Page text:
The International Criminal Tribunal for the former Yugoslavia (ICTY) ended the first half of the year with an important judgment. Before packing their bags for the summer holidays, the ICTY appeals judges on June 30 confirmed the verdict and sentence against two former senior Bosnian Serb officials.  Rejecting all the defence arguments, the ICTY Appeals Chamber confirmed the convictions of former Republika Srpska Interior Minister Mićo Stanišić and of Stojan Župljanin, former head of the regional security services of Banja Luka (Bosnia‑Herzegovina). Both men, said to be close to their...

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    UN judges uphold 22-year jail term for Bosnian Serb leaders
    30.06.16
    AFP

      The Yugoslav war crimes court Thursday threw out an appeal brought by two former top Bosnian Serb officials against their conviction and upheld a 22-year jail term imposed for their roles in the 1990s conflict. Mico Stanisic and Stojan Zupljanin had appealed against the 2013 sentence after they were convicted of leading a campaign to rid Bosnia of Muslims, Croats and other non-Serbs during the 1992-1995 conflict. The two men were close associates of one-time Bosnian Serb leader Radovan Karadzic, who was found guilty in March on charges of genocide and war crimes for his role in the fighting that killed more than 100,000 people and left 2.2 million others homeless. The appeals chamber...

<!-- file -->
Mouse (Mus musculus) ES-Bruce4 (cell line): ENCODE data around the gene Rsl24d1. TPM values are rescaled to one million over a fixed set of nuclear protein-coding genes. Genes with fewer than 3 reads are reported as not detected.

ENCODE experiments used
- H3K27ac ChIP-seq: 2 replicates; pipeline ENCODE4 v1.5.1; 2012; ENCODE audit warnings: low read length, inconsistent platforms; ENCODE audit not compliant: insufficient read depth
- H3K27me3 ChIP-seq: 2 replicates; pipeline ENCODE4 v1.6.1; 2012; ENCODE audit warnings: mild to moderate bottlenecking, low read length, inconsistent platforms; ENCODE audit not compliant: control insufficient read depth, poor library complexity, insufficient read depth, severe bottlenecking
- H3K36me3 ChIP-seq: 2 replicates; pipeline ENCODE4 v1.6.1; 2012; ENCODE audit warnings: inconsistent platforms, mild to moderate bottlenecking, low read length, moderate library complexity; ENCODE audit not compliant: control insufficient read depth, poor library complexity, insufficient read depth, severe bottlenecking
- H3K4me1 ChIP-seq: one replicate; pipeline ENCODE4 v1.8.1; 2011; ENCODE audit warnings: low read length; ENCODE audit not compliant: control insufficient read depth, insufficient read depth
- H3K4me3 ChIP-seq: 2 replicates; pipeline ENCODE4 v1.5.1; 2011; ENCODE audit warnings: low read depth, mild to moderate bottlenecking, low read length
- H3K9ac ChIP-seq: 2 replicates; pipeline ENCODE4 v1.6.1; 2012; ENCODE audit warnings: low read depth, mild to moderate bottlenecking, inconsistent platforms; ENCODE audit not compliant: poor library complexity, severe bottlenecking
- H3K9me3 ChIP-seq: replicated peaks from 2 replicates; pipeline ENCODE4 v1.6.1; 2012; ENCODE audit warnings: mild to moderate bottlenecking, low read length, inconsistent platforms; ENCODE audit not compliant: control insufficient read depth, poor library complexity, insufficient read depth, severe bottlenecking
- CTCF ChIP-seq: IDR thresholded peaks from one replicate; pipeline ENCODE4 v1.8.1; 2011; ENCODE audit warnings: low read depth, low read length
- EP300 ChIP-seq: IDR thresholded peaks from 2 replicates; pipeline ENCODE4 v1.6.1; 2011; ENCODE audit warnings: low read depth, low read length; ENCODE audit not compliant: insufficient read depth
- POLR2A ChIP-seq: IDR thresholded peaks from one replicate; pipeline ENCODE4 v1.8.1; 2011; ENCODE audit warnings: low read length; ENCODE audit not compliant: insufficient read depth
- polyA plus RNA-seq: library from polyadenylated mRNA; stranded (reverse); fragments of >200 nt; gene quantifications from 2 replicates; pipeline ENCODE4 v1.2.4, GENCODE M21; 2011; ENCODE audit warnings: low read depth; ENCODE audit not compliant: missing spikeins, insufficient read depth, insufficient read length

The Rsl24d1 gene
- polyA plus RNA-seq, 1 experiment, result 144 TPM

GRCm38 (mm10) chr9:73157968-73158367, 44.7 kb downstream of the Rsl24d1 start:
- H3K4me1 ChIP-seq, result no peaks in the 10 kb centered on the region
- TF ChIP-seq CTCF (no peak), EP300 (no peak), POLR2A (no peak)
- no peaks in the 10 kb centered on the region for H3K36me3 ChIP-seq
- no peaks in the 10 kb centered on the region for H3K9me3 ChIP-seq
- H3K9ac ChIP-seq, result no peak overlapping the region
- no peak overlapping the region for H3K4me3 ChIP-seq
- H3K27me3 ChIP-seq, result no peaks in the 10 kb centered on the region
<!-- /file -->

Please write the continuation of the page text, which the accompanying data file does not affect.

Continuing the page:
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    Sarajevo Documentary Shows Culture as an Act of Resistance